An Alsatian Humanist, b. at Strasburg, 1487; d. at Freiburg, 1537. After receiving instruction at Strasburg from Jacob Wimppheling, he went in 1508 to Paris, where he studied Latin under Faustus Andrelini and Greek under Hieronymus Aleander. He then studied canon law at Louvain, Padua, and Vienna, and in the last city music also under Wolfgang Grefinger. Subsequently he travelled in Greece and Asia Minor, returning to Strasburg in 1514. Here he became associated with Wimppheling and Sebastian Brant and mingled in literary circles. In 1515 he was appointed organist at the church of St. Thomas, and also received a vicariate, as he was a priest. In addition he taught both in the school of the Knights Hospitallers and in the cathedral school. He spread in Strasburg his own enthusiasm for the Greek language and literature, and published Greek manuals, collections of examples, and an edition of Lucian with a translation. In 1515 he also published a book on the elements of music (Institutiones musicae), and in 1516 issued a revised edition of the "Rosella" of Baptista Trovamala's compendium of cases of conscience. The most important of his later works are: (1) an edition (1518) of the Commentary on the Pauline Epistles, then ascribed to Bishop Haimo of Halberstadt. In the introduction Luscinius condemns Scholasticism and champions the study of the Bible; (2) an exposition and translation of the Psalms (1524); (3) a harmony of the Gospels in Latin and German (1523-25); (4) the dialogue "Grunnius sophista" (1522), a defence of Humanistic studies; (5) a collection of anecdotes called "Loci ac sales mire festivi" (1524), written chiefly for scholarly circles and intended rather to entertain than to be satirical. It contains extracts from Greek and Roman authors, quotations from the Bible and the Fathers of the Church, and moral applications which consort but ill with the many coarse jests.
Luscinius went to Italy and there received the degree of Doctor of Law. In 1520 he lost his position at St. Thomas's, and failed to obtain a prebend which he had expected, but he was soon made a canon of St. Stephen's at Strasburg. In 1523 he went to Augsburg, and there became a teacher of the Bible and of Greek at the monastery of St. Ulrich. Although a zealous Humanist and an opponent of Scholasticism, Luscinius did not become a supporter of the Reformation. For a time, however, he certainly seems to have been friendly to it, and to have approved of the doctrine of salvation by faith alone. But disputes, which he held to be specious quibbling over words, were distasteful to him, and thus at the beginning he avoided taking sides. After 1525, however, he was regarded as a reliable adherent of the ancient Church. The Fugger made him preacher at the church of St. Moriz, and he became the most important champion of Catholicism at Augsburg, his sermons arousing the ill-will of the Evangelical party. In 1528, after he had repeatedly called the Evangelical preachers heretics, he was arrested and confined to his own house. In 1529 he was made cathedral preacher at Freiburg im Breisgau. Towards the end of his life he wished to enter the Carthusian monastery near Freiburg, but he was prevented by death. Luscinius was a very talented and versatile man — theologian, jurist, musician, and a widely known scholar in "the three languages".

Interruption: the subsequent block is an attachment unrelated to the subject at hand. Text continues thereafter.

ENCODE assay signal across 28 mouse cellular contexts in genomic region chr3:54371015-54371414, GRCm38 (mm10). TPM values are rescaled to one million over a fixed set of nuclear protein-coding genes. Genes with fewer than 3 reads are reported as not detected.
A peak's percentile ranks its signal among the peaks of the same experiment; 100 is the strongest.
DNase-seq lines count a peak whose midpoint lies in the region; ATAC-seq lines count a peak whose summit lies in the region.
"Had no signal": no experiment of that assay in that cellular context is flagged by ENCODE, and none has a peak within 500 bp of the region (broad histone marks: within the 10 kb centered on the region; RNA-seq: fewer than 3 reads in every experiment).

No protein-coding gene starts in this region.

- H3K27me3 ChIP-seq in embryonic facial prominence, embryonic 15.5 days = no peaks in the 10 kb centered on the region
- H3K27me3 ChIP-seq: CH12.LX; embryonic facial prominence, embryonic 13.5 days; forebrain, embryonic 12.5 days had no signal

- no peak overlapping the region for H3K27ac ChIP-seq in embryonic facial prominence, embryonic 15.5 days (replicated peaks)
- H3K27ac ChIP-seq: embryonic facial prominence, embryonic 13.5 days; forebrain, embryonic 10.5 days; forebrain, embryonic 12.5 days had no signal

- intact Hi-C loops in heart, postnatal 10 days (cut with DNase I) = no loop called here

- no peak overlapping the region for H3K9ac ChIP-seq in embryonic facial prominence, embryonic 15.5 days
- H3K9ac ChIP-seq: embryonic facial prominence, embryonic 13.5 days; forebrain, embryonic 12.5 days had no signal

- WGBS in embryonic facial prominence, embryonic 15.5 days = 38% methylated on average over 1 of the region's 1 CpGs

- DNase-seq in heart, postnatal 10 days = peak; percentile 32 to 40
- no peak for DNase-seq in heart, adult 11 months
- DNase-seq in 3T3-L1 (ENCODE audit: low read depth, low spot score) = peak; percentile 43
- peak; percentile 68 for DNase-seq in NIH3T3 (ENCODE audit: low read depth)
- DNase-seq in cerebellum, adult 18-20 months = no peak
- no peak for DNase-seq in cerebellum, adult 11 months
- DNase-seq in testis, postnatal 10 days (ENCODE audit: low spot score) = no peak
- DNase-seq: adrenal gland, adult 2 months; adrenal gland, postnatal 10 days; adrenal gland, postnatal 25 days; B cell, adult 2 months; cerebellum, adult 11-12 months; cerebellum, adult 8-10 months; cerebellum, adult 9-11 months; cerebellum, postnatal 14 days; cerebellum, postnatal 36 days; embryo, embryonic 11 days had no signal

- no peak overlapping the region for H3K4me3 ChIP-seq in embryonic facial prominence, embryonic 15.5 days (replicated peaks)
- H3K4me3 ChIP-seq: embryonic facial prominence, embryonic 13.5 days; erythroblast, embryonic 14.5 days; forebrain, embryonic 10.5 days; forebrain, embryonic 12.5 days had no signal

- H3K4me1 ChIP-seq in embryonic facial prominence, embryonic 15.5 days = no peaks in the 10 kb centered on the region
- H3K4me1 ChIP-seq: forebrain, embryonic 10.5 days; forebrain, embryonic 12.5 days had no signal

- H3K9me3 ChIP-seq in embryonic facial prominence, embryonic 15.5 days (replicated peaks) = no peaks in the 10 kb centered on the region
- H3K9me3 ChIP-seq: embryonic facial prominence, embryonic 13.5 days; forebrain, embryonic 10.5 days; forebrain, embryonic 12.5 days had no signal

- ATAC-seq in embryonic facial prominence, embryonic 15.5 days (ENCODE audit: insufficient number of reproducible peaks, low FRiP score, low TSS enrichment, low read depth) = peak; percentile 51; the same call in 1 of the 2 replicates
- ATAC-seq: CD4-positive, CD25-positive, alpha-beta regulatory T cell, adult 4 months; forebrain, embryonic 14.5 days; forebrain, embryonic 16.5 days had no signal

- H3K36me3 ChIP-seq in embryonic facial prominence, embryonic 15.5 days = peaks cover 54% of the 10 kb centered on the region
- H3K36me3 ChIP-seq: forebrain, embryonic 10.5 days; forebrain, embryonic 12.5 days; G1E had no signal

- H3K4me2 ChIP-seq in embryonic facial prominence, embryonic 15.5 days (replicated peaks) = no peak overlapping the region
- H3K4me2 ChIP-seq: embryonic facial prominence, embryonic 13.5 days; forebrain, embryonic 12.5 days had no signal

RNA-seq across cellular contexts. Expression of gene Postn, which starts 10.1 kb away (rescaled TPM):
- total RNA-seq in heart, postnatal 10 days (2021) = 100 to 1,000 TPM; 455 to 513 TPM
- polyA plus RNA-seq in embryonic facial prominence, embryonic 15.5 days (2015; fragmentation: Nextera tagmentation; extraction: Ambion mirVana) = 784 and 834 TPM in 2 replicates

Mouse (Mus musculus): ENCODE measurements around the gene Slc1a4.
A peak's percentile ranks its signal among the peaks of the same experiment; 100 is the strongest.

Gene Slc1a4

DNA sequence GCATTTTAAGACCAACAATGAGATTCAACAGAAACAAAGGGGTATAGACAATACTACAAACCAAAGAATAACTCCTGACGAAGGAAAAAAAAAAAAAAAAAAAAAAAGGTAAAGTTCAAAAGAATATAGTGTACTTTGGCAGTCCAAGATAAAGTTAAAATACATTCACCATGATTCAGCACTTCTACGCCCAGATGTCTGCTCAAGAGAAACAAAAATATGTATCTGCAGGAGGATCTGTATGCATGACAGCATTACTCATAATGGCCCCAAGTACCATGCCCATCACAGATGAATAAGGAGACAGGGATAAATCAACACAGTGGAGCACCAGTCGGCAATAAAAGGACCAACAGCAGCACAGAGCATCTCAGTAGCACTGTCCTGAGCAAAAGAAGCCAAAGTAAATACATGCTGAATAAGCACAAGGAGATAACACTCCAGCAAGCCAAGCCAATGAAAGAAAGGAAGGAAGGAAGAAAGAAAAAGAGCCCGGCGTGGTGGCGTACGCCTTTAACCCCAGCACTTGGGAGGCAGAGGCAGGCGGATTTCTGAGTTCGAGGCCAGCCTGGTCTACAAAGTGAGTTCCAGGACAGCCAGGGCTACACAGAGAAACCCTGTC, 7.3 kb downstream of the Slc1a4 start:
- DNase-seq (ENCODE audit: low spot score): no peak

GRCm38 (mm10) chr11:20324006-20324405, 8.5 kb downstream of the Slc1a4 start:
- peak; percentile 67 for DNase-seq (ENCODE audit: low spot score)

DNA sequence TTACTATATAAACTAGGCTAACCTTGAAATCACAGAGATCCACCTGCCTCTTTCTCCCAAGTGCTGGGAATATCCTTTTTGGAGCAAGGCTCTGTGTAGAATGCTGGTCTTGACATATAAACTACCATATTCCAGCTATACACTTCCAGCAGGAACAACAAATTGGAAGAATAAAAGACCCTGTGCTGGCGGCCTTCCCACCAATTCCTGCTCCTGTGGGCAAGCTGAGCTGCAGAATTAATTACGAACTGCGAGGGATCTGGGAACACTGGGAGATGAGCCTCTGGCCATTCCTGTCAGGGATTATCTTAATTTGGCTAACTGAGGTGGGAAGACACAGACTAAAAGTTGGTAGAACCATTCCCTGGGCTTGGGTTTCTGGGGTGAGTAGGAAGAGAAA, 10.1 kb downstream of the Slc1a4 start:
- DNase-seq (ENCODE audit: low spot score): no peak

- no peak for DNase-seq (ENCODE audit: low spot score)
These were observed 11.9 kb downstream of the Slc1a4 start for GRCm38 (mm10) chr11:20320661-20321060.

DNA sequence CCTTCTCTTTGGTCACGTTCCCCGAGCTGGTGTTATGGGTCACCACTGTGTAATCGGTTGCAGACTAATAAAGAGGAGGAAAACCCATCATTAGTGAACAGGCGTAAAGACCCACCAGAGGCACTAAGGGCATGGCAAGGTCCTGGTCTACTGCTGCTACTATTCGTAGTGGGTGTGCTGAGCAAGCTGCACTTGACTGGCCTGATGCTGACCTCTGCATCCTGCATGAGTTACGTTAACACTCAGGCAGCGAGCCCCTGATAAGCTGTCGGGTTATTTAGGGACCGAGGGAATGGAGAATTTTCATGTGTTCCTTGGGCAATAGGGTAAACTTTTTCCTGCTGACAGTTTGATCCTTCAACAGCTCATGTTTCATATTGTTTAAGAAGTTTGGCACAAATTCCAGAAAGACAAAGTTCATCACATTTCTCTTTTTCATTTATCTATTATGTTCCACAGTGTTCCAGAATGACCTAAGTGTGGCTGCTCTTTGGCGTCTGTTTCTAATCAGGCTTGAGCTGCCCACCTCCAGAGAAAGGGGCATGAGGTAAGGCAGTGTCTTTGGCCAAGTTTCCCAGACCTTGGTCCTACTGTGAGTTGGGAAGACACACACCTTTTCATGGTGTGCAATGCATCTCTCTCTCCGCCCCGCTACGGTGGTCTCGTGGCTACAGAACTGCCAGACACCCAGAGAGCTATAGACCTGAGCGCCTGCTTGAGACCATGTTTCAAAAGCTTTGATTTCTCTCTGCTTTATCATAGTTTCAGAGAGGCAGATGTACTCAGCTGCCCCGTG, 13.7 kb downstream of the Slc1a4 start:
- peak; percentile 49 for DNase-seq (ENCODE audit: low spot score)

APA citation. (1910). Ottmar Luscinius. In The Catholic Encyclopedia. New York: Robert Appleton Company. http://www.newadvent.org/cathen/09437a.htm
MLA citation. "Ottmar Luscinius." The Catholic Encyclopedia. Vol. 9. New York: Robert Appleton Company, 1910. <http://www.newadvent.org/cathen/09437a.htm>.
Transcription. This article was transcribed for New Advent by Gerald M. Knight.
Ecclesiastical approbation. Nihil Obstat. October 1, 1910. Remy Lafort, Censor. Imprimatur. +John M. Farley, Archbishop of New York.